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'Very little improvement' to non-emergency transport, says watchdog

Patients are seeing 'very little improvement' in their experience of hospital transport Credit: ITV Wales

Improvements still need to be made to non-emergency hospital transport, more than a year after a critical report, says a leading health watchdog.

The Board of Community Health Councils in Wales say there's been 'very little improvement in terms of patient experience' of the service since its report in January 2018.

John Pearce, the new chair of the Board of CHCs, said: "I think the key issue is 'are patients actually getting to their appointments at the right time and in the right way?' Quite frankly that's not happening at the moment."

It comes after the publication of a report at the beginning of the last year - 'Non-emergency patient transport: the picture across Wales' - which was largely critical of the non-emergency service.

Recommendations included making 'booking arrangements...simpler and easier for patients', keeping them 'properly informed about their transport options', and ensuring 'a suitable range of transport options is available' for those in need.

Dan Duckfield says vehicles aren't equipped to take his guide dog Credit: ITV Cymru Wales

Dan Duckfield, from Narberth in Pembrokeshire, is blind and a guide dog user. He's also had a foot amputation and visits hospitals weekly. Dan lives alone, so relies on hospital transport to get him to and from appointments, but says the vehicles he's sent usually don't come up to scratch.

I have these issues every time I go, every time. very rare it comes up that they send me a car I can actually walk my dog onto. It makes me feel as if I'm absolutely useless. It's bad enough being blind, it's not fun having to fight everybody every time you go to the hospital.

– Dan Duckfield

The 64 year old told ITV News that one driver had refused to have his guide dog in the car. Another appeared so unhappy about it that he drove at '70, 80, 90 miles per hour' down to the hospital.

Dan also claims to have been left waiting for up to 5 hours for a lift back home following his appointment.

Another patient who's been left frustrated is Sarah Griffiths from Abergavenny. Sarah - who has a rare genetic disorder which affects her eyesight and mobility - stopped using hospital transport after a vehicle was late, causing her to miss her appointment.

Sarah Griffiths says transport was late and refused to take her carer Credit: ITV Cymru Wales

I found it terrible, looking at the time. I could feel butterflies in my tummy that they were going to be late. So yeah, I dreaded it every time.

– Sarah Griffiths

Sarah also says the ambulance service refused to take her mother, then her primary carer. She now spends around £100 a year on taxis, a cost for which she isn't reimbursed.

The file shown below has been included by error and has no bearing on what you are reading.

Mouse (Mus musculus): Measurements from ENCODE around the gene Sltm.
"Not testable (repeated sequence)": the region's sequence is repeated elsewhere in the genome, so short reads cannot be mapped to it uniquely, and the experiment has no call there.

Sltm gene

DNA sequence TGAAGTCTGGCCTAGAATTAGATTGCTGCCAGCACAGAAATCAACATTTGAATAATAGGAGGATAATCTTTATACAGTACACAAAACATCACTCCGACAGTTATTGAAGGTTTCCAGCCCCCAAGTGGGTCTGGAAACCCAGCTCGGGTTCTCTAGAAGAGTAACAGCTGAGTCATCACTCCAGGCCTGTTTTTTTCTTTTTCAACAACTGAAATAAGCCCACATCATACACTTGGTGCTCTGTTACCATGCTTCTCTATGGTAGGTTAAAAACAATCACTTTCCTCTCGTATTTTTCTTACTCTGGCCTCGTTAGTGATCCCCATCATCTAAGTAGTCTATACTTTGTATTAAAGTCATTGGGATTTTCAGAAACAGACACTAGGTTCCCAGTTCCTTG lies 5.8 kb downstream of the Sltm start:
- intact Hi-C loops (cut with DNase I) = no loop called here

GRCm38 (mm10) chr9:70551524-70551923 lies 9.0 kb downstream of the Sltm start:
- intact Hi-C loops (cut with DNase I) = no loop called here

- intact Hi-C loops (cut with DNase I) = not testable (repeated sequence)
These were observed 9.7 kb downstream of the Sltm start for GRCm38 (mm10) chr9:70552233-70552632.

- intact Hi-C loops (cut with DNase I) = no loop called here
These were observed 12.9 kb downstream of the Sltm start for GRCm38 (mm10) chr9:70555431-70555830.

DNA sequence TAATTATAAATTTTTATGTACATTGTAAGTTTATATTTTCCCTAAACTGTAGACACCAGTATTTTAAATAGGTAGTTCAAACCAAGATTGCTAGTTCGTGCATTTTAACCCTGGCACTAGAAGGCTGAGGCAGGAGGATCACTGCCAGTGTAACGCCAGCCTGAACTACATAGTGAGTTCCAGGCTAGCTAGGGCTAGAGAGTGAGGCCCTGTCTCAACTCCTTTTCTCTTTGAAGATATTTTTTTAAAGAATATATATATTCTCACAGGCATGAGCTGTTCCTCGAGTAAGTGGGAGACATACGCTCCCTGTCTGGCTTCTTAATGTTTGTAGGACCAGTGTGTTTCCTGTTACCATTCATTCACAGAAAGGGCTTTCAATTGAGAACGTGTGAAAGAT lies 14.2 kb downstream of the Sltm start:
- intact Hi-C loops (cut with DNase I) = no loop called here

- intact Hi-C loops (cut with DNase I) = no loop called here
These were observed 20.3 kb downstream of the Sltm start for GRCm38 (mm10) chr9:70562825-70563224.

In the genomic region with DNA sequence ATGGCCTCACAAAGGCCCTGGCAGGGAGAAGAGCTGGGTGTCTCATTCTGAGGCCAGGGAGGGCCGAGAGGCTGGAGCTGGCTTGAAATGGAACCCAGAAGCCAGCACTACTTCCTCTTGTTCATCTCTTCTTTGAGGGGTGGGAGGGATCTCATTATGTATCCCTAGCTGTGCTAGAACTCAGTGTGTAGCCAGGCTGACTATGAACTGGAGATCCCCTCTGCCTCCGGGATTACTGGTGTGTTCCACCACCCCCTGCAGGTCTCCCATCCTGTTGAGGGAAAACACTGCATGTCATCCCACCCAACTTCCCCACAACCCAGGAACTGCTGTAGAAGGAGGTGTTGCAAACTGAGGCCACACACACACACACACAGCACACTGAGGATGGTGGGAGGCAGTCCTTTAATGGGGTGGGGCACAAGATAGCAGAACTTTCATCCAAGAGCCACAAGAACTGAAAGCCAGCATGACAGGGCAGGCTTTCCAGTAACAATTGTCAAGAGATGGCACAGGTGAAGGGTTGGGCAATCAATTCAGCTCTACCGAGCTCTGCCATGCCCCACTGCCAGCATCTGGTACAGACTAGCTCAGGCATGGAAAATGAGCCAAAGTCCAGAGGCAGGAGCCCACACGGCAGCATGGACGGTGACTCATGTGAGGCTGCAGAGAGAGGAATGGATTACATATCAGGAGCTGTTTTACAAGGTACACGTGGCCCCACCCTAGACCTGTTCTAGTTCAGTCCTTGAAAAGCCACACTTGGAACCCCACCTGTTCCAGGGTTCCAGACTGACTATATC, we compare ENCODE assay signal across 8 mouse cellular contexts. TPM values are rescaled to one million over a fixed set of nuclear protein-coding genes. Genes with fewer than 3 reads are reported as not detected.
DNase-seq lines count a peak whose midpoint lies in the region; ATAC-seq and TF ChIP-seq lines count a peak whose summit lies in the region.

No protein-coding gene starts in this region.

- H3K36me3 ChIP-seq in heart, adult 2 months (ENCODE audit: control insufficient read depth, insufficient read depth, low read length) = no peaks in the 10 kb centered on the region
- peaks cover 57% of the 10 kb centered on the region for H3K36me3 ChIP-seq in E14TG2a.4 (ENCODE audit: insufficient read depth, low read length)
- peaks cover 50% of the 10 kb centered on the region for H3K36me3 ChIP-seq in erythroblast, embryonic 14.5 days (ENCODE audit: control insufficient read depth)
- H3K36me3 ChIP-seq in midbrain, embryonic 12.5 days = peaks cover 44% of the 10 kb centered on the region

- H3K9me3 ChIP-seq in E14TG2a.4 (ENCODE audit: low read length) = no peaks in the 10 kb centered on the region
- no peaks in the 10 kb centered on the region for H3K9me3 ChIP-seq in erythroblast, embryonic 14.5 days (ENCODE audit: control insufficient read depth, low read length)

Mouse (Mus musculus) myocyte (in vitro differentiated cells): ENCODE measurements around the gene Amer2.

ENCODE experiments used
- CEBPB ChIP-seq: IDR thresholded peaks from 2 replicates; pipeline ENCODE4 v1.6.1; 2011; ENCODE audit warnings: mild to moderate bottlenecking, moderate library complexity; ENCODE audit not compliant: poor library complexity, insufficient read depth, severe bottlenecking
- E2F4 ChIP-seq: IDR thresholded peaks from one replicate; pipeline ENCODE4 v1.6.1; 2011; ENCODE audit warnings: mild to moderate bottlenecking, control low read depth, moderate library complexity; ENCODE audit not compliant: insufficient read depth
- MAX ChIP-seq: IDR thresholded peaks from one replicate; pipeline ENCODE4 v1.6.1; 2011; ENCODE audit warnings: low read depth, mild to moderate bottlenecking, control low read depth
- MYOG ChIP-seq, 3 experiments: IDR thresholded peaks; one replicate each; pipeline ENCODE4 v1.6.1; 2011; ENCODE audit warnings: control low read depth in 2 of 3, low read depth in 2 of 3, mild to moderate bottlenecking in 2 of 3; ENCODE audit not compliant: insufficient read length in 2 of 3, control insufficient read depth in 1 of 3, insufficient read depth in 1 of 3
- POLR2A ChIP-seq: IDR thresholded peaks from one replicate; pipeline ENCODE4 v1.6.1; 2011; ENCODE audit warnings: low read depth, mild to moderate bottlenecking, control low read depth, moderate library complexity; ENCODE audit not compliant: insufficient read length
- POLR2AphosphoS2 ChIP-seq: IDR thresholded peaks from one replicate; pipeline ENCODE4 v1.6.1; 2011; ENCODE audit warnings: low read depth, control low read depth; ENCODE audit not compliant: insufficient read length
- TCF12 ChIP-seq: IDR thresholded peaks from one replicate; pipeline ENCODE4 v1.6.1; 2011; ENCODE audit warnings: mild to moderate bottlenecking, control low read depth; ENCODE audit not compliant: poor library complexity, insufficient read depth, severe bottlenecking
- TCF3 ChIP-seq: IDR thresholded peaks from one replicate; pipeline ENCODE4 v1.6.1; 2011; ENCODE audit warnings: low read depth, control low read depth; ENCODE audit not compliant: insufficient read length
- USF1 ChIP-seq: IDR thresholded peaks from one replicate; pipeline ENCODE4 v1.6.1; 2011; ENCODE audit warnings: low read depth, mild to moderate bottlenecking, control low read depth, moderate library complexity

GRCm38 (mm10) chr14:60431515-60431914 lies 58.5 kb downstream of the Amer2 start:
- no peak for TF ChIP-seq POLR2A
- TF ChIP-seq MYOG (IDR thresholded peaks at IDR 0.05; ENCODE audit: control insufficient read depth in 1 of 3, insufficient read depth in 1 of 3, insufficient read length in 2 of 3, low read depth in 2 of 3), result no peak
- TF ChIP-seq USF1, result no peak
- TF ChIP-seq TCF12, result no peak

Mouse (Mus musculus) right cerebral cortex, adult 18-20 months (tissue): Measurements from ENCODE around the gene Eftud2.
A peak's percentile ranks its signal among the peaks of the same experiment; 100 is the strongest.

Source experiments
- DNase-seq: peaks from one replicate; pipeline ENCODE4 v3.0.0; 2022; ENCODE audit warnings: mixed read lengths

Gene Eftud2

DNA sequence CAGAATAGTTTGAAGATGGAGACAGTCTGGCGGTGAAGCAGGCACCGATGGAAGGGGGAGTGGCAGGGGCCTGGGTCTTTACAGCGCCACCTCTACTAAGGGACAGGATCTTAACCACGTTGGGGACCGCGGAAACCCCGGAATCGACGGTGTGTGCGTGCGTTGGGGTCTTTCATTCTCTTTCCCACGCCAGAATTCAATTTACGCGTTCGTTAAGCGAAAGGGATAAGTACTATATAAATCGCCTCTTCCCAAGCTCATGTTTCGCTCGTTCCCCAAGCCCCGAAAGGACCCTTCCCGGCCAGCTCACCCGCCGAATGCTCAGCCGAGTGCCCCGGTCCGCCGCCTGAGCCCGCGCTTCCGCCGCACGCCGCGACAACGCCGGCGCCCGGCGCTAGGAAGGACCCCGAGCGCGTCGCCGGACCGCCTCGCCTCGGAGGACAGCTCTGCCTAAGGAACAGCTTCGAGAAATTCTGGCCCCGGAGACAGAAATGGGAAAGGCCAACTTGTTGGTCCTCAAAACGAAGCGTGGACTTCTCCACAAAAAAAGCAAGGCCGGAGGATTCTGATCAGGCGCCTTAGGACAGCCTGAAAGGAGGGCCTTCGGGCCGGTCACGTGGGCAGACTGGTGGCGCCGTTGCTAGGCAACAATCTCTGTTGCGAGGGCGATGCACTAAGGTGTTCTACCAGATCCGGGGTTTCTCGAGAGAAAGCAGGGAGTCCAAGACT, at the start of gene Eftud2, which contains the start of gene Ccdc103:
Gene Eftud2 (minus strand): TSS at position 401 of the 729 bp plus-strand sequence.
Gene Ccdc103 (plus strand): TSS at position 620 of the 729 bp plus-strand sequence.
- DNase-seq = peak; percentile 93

The Welsh Ambulance Services NHS Trust said it was sorry to anyone who'd had 'an experience with patient transport that didn't meet their needs.'

They also told ITV News that they'd invested in 100 new vehicles over the past two years and recently introduced a national booking line, to make it easier for patients to get 'a consistent and high quality service.'

Mark Harris, the interim boss of the non-emergency patient transport service, said the 'phone number would soon be available on the new Welsh Ambulance website, as well as being shared with hospitals and possibly displayed in vehicles.

I think it's also important to remember that we do seven hundred thousand journeys a year, and the majority go very well. If patients are concerned that there transport is going to be late through the day, I'd ask them to contact us and we can advise them where their transport is and possibly contact the hospital on their behalf.

– Mark Harris, Welsh Ambulance Services NHS Trust

The trust said they'd spoken to both Sarah and Dan, with Dan telling ITV News that things had improved since we filmed with him.

But, while welcoming their efforts, the authors of last year's report told us the trust's efforts were still not filtering down to other patients.

As patients become more confident that the offer of transport meets their requirements, and allows them to engage with medical intervention, we'll see a different outcome in terms of our review. But at the moment we're not seeing those improvements.

– John Pearson, Chair, Board of Community Health Councils in Wales

So it seems there's still plenty of work to do.

Going to hospital is a stressful experience at the best of times. Most would agree that the least patients should expect is a decent journey there and back again.